Wow, what an excellent and much-needed quote for today. The moral law of God was always concerned with the entirety of a person’s life: his intelligence and character, body and soul, public and private. The Law had always governed the understanding, will, desires, and all other powers of the soul. It has always been concerned with every thought, word, action, gesture, and relationship.

And John Calvin explains why this is the case:

At the outset, it was proved that in the Law human life is instructed not merely in outward decency, but in inward spiritual righteousness. Though none can deny this, yet very few duly attend to it, because they do not consider the Lawgiver, by whose character that of the Law must also be determined. Should a king issue an edict prohibiting murder, adultery, and theft, the penalty, I admit, will not be incurred by the man who has only felt a longing in his mind after these vices, but has not actually committed them. The reason is, that a human lawgiver does not extend his care beyond outward order, and, therefore, his injunctions are not violated without outward acts. But God, whose eye nothing escapes, and who regards not the outward appearance so much as purity of heart, under the prohibition of murder, adultery, and theft, includes wrath, hatred, lust, covetousness, and all other things of a similar nature. Being a spiritual Lawgiver, he speaks to the soul not less than the body. The murder which the soul commits is wrath and hatred; the theft, covetousness; and the adultery, lust. It may be alleged that human laws have respect to intentions and wishes, and not fortuitous events. I admit this, but then these must manifest themselves externally. They consider the animus with which the act was done, but do not scrutinize the secret thoughts. Accordingly, their demand is satisfied when the hand merely refrains from transgression. On the contrary, the law of heaven being enacted for our minds, the first thing necessary to a due observance of the Law is to put them under restraint. But the generality of men, even while they are most anxious to conceal their disregard of the Law, only frame their hands and feet and other parts of their body to some kind of observance, but in the meanwhile keep the heart utterly estranged from everything like obedience. They think it enough to have carefully concealed from man what they are doing in the sight of God. Hearing the commandments, “Thou shalt not kill,” “Thou shalt not commit adultery,” “Thou shalt not steal,” they do not unsheathe their sword for slaughter, nor defile their bodies with harlots, nor put forth their hands to other men’s goods. So far well; but with their whole soul they breathe out slaughter, boil with lust, cast a greedy eye at their neighbour’s property, and in wish devour it. Here the principal thing which the Law requires is wanting. Whence, then, this gross stupidity, but just because they lose sight of the Lawgiver, and form an idea of righteousness in accordance with their own disposition? Against this Paul strenuously protests, when he declares that the “law is spiritual,” (Rom. 7:14;) intimating that it not only demands the homage of the soul, and mind, and will, but requires an angelic purity, which, purified from all filthiness of the flesh, savours only of the Spirit.” *5*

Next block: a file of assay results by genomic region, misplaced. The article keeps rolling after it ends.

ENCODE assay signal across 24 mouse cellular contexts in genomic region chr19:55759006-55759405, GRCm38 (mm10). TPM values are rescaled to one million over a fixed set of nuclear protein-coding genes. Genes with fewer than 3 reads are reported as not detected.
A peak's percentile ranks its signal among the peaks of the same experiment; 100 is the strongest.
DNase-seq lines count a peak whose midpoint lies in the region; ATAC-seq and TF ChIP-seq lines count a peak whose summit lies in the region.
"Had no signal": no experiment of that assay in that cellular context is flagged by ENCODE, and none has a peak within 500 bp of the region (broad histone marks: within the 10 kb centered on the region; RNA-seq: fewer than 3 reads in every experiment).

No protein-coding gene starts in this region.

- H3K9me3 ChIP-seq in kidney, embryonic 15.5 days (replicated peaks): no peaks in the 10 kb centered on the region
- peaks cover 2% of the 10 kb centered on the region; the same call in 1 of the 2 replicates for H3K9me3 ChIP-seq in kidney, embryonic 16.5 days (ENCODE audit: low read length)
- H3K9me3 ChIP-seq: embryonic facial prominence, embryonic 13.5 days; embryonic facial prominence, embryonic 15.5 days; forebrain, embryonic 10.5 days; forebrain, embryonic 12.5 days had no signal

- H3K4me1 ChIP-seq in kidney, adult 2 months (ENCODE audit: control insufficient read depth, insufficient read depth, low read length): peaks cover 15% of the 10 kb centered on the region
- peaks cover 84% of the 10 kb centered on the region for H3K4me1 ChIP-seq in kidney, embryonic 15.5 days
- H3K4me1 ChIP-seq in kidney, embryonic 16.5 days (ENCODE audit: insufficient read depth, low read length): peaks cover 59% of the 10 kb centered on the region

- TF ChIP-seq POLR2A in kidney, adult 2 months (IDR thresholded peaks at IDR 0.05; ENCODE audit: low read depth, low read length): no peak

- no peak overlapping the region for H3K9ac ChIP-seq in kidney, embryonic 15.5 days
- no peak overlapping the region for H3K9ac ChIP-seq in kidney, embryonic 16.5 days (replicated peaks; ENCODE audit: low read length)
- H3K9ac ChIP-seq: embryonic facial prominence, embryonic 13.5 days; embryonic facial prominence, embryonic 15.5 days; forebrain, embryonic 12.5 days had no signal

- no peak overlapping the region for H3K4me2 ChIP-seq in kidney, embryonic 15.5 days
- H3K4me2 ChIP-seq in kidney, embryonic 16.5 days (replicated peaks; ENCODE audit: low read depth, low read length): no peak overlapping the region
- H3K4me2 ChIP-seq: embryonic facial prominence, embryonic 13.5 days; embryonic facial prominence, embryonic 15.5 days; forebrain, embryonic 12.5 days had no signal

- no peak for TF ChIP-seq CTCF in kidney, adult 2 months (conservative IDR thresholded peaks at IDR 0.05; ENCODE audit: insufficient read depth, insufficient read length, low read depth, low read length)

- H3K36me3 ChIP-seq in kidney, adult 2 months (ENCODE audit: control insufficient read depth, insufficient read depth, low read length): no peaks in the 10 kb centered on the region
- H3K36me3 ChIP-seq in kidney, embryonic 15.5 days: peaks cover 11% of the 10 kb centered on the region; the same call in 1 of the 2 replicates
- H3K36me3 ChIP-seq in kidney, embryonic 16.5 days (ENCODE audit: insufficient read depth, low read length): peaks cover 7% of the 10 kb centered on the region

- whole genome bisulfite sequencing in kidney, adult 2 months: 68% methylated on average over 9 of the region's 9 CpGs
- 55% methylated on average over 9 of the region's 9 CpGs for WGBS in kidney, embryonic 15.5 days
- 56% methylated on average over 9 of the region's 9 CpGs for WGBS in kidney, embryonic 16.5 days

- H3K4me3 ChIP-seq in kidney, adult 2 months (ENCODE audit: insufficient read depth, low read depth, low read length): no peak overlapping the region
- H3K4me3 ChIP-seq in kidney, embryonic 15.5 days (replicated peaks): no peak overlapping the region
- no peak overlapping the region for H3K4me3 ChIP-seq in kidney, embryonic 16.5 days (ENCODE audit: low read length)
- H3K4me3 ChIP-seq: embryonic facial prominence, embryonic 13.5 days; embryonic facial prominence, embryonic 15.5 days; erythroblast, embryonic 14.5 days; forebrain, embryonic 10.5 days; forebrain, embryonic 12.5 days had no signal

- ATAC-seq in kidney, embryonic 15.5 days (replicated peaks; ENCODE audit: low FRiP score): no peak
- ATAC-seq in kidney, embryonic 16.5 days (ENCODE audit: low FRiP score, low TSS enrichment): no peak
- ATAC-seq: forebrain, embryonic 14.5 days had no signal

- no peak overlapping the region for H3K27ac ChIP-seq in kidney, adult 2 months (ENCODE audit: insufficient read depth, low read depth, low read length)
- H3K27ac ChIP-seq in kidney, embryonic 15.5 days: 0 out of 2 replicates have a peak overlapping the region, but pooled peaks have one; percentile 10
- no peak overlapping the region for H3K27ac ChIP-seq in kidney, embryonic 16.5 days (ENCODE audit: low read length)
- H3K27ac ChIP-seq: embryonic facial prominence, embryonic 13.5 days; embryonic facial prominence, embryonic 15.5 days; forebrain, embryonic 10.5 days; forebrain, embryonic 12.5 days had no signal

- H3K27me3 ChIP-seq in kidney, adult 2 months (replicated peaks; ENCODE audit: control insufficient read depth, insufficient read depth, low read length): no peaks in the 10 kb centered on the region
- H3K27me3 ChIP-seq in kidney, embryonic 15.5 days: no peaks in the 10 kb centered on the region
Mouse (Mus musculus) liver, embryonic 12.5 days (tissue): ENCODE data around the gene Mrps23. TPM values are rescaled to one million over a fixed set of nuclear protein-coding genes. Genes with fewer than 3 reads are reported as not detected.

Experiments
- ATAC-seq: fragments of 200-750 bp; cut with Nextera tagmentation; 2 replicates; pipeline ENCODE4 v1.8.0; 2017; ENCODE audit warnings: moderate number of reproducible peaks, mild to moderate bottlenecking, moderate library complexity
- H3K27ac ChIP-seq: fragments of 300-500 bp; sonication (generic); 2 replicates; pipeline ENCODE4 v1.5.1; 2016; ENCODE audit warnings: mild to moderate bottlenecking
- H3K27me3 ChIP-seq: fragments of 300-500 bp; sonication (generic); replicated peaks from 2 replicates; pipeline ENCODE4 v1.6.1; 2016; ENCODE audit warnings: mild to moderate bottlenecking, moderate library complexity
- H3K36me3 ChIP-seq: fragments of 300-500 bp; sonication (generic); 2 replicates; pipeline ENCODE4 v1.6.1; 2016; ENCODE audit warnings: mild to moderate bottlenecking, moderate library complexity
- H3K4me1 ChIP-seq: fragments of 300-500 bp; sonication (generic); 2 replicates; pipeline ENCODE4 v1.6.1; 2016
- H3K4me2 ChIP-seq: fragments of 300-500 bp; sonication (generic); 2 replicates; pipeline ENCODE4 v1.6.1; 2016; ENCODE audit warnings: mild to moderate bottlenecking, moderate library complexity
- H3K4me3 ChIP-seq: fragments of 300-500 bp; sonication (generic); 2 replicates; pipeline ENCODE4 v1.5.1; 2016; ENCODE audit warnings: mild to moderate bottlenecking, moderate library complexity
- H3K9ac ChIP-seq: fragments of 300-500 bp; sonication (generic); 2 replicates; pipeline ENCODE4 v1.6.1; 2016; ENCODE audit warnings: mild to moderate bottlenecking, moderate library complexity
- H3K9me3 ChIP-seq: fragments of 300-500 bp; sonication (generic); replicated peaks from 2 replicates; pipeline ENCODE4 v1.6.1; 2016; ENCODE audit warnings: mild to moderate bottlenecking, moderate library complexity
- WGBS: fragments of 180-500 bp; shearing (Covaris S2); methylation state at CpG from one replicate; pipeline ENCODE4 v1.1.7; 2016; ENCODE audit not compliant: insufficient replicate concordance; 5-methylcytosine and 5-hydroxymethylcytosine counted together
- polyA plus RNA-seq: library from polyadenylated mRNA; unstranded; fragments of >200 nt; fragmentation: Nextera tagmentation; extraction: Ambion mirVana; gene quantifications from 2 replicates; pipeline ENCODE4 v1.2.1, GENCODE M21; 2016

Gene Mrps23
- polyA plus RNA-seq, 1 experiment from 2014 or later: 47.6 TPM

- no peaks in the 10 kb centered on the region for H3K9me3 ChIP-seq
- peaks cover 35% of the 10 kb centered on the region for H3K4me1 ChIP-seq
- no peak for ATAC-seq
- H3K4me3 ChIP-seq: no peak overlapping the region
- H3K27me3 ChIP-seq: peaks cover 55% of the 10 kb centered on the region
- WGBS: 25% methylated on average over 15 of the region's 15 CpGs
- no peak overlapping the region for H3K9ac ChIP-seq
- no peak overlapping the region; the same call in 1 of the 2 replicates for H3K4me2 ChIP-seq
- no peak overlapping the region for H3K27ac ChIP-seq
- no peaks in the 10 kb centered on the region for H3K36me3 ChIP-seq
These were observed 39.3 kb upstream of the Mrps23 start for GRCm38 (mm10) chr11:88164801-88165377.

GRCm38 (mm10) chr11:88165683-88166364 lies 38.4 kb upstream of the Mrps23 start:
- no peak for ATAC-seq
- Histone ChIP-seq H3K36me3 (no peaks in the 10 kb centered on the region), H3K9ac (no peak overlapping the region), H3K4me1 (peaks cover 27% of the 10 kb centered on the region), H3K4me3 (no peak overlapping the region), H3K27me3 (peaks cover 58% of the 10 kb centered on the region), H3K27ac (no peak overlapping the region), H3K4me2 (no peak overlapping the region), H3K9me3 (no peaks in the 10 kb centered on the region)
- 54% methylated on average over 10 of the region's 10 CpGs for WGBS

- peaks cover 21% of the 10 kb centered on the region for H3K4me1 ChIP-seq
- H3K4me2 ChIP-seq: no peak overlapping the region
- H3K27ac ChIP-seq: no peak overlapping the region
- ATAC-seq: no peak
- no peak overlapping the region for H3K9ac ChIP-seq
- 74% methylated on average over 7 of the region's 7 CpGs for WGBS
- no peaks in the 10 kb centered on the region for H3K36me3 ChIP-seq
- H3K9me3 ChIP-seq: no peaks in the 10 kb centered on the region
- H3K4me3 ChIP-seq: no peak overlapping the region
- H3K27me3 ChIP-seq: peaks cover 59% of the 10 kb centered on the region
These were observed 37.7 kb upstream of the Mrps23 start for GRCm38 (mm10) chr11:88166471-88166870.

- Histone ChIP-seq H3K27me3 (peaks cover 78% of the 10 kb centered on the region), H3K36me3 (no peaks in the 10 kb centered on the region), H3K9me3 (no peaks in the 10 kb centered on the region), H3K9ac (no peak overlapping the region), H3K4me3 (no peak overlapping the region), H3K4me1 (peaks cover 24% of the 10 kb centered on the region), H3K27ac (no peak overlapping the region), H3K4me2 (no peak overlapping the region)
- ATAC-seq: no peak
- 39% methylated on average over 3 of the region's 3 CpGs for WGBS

Again, a wonderful quote and much needed for today’s church. The Westminster Divines understood this. This is why when you read the Larger Catechism on what the Sixth Commandment requires, they get into issues of the heart. This is why they say that we are:

to preserve the life of ourselves and others by resisting all thoughts and purposes, subduing all passions, and avoiding all occasions, temptations, and practices, which tend to the unjust taking away the life of any; by just defence thereof against violence, patient bearing of the hand of God, quietness of mind, cheerfulness of spirit; a sober use of meat, drink, physic, sleep, labour, and recreations; by charitable thoughts, love, compassion, meekness, gentleness, kindness; peaceable, mild and courteous speeches and behaviour; forbearance, readiness to be reconciled, patient bearing and forgiving of injuries, and requiting good for evil; comforting and succouring the distressed and protecting and defending the innocent.”

You’ll notice, in most versions of this Catechism, that tons of Scripture references are given with each of these statements. This is rightly understanding the original intent and meaning of the Sixth Commandment, with the whole scope of Scripture guiding us. This is rightly understanding the spiritual nature of the Law. And this is rightly understanding that in the Ten Commandments, we do not have the full expression of the moral law, but summaries of the comprehensive moral demands God places on us.

If one turns away his ear from hearing the law, even his prayer is an abomination.”
– Prov 28.9

*1* “Ne sit nobis Lesbiæ regulæ,” omitted in the French.
*2* John Calvin and Henry Beveridge, Institutes of the Christian Religion, vol. 1 (Edinburgh: The Calvin Translation Society, 1845), 436–438.
*3* ibid, 438.
*4* ibid, 436.
*5* ibid, 434–436.